I was in the future — 2030 to be exact. The room smelled like sunflowers and cinnamon toast. Through the window, just outside, the yard filled with flowers like a work of Monet. Further away were buildings and skyscrapers that shot through the clouds. I imagined the future to be a lot more polluted, but the air here felt like kisses from the trees. The exchanged banters of neighborhood folks harmonized with the melody of children’s laughter. Everyone got along as peace and love embraced the world. It was a lot different from the year I was from, but I smiled at the sealed fate of humanity in this ethereal view. What did people do, I wondered, to deserve such a pleasant future.
A clicking metal sound snapped me out of my thought and I followed where it came from. I then found a lady who busied herself with a marmalade Hermes Baby typewriter. I tried to peep at her work and fortunately caught a few words:
“The future is nothing but a present from the past.”
I thought she did not make any sense. A part of me wanted to ask, but I also did not want to disturb her, so I helped myself and explored more of the house. Framed newspaper headlines covered the wall by the stairs. They stretched from end to end with barely any gap in between. I quickly skimmed through the collection and was amazed at how much history resided in the place. I wondered if the lady was either a journalist or just a citizen gravely sentimental of current events. As I slowly ascended the steps to see the pages up-close, a certain headline caught my eye. I couldn’t remember what it said, but it possessed such a powerful aura. I examined it for a while before my eyes explored the other frames around. They were all dated from 2020 to 2028. It took me a while to see the common denominator — people who revolutionized for a better tomorrow. There were headlines about activists, protests and rallies. Pages filled faces who fearlessly fought against injustice. The paradisal future I was in was embellished by mankind, through unity and major coups.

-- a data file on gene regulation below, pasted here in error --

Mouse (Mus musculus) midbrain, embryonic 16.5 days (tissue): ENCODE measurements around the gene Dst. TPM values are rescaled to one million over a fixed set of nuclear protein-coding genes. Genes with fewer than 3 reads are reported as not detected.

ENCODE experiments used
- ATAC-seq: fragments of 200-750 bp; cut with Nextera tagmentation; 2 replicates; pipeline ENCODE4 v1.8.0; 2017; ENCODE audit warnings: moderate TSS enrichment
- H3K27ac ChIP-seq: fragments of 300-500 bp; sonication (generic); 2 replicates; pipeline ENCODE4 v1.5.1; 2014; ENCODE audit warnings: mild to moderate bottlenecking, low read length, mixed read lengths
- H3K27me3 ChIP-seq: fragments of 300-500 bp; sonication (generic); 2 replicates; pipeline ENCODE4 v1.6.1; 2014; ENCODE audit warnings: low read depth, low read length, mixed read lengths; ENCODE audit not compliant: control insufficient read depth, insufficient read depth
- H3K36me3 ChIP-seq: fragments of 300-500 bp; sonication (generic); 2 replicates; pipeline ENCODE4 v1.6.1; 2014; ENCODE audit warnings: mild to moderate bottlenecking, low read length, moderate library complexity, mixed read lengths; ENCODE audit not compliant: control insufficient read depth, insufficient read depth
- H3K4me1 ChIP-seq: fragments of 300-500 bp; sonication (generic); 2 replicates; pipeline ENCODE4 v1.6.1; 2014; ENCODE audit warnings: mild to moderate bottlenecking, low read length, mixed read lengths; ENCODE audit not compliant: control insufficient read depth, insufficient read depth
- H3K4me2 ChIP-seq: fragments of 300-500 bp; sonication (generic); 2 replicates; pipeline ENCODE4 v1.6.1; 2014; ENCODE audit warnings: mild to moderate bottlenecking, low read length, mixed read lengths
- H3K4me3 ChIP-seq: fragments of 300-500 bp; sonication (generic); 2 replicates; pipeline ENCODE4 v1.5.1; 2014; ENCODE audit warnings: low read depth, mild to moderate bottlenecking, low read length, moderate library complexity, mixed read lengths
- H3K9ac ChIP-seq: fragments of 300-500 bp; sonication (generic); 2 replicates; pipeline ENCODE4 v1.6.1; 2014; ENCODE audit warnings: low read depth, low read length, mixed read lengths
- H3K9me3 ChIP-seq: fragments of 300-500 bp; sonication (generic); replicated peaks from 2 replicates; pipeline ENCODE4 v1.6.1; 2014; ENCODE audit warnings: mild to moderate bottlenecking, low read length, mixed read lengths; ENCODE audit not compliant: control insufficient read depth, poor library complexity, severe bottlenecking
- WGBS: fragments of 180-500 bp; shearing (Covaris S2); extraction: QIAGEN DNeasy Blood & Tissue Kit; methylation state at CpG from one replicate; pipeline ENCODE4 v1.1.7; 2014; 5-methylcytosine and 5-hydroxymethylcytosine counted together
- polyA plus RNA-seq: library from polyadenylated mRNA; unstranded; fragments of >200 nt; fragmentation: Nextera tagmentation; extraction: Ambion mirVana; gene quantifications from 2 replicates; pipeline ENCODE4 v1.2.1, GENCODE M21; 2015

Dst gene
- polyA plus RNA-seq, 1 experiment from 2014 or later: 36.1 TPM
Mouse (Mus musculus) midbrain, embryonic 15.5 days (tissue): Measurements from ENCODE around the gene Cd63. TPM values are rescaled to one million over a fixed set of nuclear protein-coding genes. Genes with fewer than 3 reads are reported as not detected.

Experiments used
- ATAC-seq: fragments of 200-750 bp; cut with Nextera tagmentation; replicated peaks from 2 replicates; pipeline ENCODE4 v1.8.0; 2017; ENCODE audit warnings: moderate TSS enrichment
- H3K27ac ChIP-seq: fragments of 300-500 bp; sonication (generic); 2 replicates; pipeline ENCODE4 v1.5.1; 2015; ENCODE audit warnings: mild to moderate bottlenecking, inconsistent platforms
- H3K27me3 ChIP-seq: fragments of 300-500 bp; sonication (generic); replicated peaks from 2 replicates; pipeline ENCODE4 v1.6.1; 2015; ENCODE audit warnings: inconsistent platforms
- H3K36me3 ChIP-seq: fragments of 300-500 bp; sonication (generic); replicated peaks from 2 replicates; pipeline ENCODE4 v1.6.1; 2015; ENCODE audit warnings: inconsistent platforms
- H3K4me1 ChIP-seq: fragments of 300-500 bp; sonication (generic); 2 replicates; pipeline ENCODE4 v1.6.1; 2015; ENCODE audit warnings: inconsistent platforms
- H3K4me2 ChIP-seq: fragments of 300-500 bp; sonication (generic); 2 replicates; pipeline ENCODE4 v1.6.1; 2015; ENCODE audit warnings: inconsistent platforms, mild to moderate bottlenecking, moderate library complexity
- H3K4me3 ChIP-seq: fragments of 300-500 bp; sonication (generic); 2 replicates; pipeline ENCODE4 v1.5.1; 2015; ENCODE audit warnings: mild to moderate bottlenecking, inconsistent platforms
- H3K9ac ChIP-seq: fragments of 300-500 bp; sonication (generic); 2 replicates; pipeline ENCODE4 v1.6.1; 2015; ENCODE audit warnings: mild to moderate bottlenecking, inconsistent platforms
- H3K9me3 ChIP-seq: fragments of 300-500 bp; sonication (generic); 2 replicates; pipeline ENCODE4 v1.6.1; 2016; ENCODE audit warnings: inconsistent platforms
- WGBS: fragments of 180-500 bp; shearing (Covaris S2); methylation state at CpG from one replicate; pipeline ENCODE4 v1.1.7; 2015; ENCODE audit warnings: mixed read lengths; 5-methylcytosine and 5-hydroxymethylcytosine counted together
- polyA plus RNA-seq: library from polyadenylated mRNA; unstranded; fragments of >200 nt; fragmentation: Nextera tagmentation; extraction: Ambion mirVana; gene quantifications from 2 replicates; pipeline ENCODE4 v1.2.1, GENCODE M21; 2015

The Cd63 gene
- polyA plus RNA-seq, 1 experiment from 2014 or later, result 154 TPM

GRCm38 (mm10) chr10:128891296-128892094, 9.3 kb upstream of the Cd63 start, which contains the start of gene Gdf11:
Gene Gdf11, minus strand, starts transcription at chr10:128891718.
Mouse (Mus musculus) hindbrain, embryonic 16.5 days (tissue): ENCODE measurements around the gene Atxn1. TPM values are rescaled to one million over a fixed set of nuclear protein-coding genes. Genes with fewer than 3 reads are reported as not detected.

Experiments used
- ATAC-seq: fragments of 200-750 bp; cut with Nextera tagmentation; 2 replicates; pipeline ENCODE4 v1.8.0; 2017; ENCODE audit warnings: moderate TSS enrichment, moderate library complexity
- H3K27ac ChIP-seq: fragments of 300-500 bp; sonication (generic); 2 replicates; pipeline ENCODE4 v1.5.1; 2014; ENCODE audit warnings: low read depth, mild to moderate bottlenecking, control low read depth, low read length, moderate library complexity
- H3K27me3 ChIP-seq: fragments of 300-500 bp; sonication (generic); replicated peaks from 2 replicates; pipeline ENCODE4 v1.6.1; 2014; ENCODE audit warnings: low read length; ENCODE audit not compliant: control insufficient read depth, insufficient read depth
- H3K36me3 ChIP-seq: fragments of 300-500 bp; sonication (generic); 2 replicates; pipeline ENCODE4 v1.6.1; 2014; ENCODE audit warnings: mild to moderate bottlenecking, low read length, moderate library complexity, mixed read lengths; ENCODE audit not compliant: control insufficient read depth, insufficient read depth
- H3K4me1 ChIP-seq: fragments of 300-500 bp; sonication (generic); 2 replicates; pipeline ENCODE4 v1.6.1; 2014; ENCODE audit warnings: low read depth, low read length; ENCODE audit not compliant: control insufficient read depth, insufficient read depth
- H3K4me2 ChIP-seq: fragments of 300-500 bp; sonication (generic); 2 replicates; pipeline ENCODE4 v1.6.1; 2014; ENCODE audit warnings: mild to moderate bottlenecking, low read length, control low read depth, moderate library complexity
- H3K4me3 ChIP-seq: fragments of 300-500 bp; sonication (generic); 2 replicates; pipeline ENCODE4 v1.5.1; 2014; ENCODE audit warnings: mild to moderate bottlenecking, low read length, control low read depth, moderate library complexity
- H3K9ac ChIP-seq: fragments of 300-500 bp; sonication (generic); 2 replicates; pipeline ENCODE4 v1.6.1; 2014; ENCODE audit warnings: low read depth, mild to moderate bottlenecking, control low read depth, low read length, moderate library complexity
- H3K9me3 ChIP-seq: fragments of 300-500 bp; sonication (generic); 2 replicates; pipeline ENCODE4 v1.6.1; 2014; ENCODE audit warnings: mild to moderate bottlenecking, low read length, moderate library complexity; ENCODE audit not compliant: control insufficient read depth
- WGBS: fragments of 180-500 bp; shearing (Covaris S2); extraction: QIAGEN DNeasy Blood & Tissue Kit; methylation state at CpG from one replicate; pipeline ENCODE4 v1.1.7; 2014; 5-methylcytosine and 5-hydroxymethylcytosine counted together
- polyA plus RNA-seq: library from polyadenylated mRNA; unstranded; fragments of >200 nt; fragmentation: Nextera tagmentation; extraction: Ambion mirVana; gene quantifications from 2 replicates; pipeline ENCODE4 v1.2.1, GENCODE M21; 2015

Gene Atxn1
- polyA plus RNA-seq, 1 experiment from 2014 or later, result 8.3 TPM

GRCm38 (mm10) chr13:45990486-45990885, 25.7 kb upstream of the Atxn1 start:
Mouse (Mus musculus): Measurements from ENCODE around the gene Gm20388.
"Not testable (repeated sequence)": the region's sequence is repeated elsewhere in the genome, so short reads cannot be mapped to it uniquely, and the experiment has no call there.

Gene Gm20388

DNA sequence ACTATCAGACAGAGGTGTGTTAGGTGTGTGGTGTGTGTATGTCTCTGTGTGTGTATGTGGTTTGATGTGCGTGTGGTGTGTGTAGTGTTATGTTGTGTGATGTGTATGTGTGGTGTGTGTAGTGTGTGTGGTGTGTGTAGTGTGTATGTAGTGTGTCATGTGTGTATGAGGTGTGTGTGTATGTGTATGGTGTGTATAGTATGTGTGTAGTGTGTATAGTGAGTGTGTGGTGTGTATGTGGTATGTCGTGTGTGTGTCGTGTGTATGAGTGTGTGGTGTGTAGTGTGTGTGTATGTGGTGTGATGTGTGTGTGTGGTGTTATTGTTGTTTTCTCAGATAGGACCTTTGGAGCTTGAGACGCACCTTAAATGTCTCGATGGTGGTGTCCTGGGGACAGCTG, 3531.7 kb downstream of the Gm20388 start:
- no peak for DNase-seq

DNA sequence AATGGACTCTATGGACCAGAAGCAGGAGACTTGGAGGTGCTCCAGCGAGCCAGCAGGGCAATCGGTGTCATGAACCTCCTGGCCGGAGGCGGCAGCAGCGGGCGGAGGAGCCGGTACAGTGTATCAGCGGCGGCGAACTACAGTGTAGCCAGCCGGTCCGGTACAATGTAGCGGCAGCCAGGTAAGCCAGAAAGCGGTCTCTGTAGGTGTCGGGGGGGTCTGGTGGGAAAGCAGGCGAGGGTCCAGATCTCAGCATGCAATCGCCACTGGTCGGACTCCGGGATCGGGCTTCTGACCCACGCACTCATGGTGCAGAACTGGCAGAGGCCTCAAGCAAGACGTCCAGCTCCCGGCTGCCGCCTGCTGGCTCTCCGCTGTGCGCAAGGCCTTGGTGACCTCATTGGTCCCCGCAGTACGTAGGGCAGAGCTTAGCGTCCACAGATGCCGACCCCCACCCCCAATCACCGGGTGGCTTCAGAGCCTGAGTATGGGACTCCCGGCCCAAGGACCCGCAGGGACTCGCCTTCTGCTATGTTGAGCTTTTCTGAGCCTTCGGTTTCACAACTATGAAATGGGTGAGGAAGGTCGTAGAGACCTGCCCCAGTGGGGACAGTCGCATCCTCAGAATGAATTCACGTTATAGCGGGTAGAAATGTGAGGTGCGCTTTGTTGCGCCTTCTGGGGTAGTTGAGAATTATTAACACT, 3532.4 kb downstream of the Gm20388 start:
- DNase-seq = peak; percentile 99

Perhaps my dream got too real that I woke up. Thoughts flooded as my memory of it slowly faded. A rush of realization then hit me — the future is neither prophetic nor written in the stars. They are simply responses to what we do. As Sean Patrick Flanery said, “Do something today that your future self will thank you for.” For all we know, posterity could benefit from it too. A pleasant tomorrow does not materialize on its own, it requires builders that will concretize radical change.
Human Rights should not even be controversial in the first place. It is somehow unreal to me that people need to protest and be harmed just for their lives to be valued. It’s unbelievable how minorities beg to be heard. Fascism is not an ideal form of leadership, and it has no place in a country that fought for its freedom to the grave. We do not live in a toxic environment, it is the people who make the environment toxic. Just because it doesn’t affect us now, doesn’t mean that it won’t ever do so. As Martin Luther King, Jr. said, “Injustice anywhere is a threat to justice everywhere.”
If you are one who hopes for better days for yourself and others, then do something. Flash news: Anyone can contribute to change. The internet is your friend. Take advantage of your resources. Educate yourself and others on current events. Use your privilege for the benefit of those in need. Speak a little louder, so that others may hear. The social and political climate we are currently in are more than just hashtags or social media trends. They make up thousands and millions of lives. There is no such thing as ‘playing it safe.’ The problem will only outlive us if we don’t fight them enough.
“This doesn’t go away once the topic isn’t trending.” — Taylor Swift (2020)